In the last five years, the market for legal highs has exploded. It’s never been easier, or cheaper, to buy drugs online – but no one knows what’s in them, or how dangerous they are. Mike Power investigates
For most of the last decade, an average of four or five new legal drugs came on to the market each year. Trade was steady – government efforts were focused on fighting the spread of illegal substances. And then mephedrone appeared on the scene: cheap, legal and available online. By 2010, the drug, now dubbed meow meow by journalists, had become the fourth most popular drug on the market, after marijuana, cocaine and ecstasy. It was banned in April of that year, but not before a new market had emerged for online legal highs. In 2011, EU researchers found 49 new legal drugs for sale online. In 2012, 73 were identified; hundreds more were banned.
To find out how effective the laws banning these new drugs have been, and how easy it is to buy them, I phone a lab in north-eastern China that supplies websites specialising in legal highs, and ask for bulk prices on synthetic cannabis products. A well-spoken man apologises immediately on hearing my English accent: “Sorry, I totally forgot it. I’ll send it tomorrow – UK, yes?” I’ve never spoken to him before. Business is clearly brisk.
He offers me 1kg of a legal, synthetic cannabinoid receptor agonist (ie, a marijuana substitute) for just over £1,000. It is active at 1mg, meaning I would have a million doses that I could sell, legally, for around £25,000. He will send it to me via international courier and there will be no danger with customs in the UK, he says breezily. In any case, he can put a false label on the package. If it’s seized, he will resend the drugs for free. “UK, no problem.”
But synthetic cannabis is just the beginning. Another Chinese lab offers to sell me 10g of 25I-NBOMe, a hallucinogenic compound that is part of the -NBOMe series. These new drugs don’t work if taken orally, so users dilute and spray them using nasal sprays or inhalers; or they drip the liquid on to patterned and perforated blotter paper, passing it off as LSD. Each gram contains a minimum of 2,000 doses, making it very easy to take too much. By way of comparison, 1g of MDMA has eight to 10 doses. And whereas LSD will not kill, even when taken in excess, these drugs are disturbing many expert observers, not least because most tabs sold as LSD in the UK right now contain an -NBOMe substance.
On 11 June 2012, Christian Bjerk, an 18-year-old from Minnesota, died after taking 25I-NBOMe. In less than a year since, researchers in the US have confirmed five deaths from the drug. As it is currently being used by only a small number of dedicated drug experimentalists, that death rate is proportionally high.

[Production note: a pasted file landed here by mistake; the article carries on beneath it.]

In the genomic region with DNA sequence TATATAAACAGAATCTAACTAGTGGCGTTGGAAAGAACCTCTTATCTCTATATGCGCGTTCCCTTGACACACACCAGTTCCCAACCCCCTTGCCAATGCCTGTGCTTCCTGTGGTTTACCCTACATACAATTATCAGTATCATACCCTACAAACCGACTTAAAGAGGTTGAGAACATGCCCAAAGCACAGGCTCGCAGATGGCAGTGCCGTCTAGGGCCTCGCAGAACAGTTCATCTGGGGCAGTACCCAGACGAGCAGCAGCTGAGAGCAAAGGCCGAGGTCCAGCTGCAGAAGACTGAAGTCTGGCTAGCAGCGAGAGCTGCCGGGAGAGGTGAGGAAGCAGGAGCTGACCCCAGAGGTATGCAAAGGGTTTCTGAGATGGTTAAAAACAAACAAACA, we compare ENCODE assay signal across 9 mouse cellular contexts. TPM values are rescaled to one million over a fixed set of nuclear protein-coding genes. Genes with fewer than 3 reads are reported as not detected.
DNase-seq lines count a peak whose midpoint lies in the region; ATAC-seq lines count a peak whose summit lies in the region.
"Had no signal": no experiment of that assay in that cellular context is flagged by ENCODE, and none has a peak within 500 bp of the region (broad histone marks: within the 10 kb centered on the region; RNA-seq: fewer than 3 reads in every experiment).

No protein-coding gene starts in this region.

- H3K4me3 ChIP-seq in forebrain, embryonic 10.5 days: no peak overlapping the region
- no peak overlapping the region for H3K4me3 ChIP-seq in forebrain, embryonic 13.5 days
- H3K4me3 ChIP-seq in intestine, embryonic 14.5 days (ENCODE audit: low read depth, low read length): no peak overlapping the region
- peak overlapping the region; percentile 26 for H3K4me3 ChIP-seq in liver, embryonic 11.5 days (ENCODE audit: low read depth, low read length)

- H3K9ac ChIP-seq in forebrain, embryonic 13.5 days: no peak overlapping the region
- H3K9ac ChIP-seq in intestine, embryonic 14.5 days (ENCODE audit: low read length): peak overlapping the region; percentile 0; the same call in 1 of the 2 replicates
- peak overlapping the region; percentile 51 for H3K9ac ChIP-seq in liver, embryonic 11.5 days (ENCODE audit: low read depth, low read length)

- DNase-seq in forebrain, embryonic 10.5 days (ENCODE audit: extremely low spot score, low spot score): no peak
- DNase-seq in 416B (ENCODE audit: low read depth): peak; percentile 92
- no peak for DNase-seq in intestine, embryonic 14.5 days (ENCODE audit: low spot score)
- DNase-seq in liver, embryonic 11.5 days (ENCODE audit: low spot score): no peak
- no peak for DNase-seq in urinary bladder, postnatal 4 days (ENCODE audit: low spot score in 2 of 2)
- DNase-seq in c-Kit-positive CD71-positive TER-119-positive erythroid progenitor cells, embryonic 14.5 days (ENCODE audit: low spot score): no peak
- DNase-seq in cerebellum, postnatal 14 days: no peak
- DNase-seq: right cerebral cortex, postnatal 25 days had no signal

Four days after Bjerk’s death, 17-year-old Elijah Stai, also from Minnesota, died after he took 25I-NBOMe, believing it to be a magic mushroom extract. Last July, 25-year-old Stephanie Chappell Hobson died in North Carolina after taking the drug with her boyfriend, Jeremy Leutgens. At the Voodoo Fest in New Orleans in October 2012, 21-year-old Clayton Otwell was offered a single drop of 25I-NBOMe up his nose as a gift from a grateful stranger whose phone he had found. He started babbling and was taken to a medical tent. He had a seizure 30 minutes later and died in hospital. In February this year, 17-year-old Krystopher Sansone died in Orange County, Florida; the coroner identified the culprit as an –NBOMe series drug, but did not say which one.
In the same month, Surrey police said that 18-year-old Charlie Barker from Wrecclesham, Farnham, died after attending an illegal party in a tunnel under Chobham Common, where he took a drug – 2CI – through a nasal inhaler. 2CI is illegal in the UK, and is commonly eaten, not consumed via a nasal inhaler. Toxicology reports are currently unavailable, but it is possible that 25I-NBOMe was responsible for the death of Barker, a talented and popular graffiti artist, since that is a more usual way of taking it.
“Not all of the -NBOMe series are that harmful,” one user says. “But 25I-NBOMe is another matter. I have reason to believe that high doses or prolonged abuse may cause catastrophic seizures, brain swelling or some other severe inflammation of nerve tissue.”
Chris (not his real name), a 28-year-old chemist, considers himself an expert user: he has taken more than 40 different legal and illegal drugs in the past few years. But recently he ended up in hospital after trying 25I.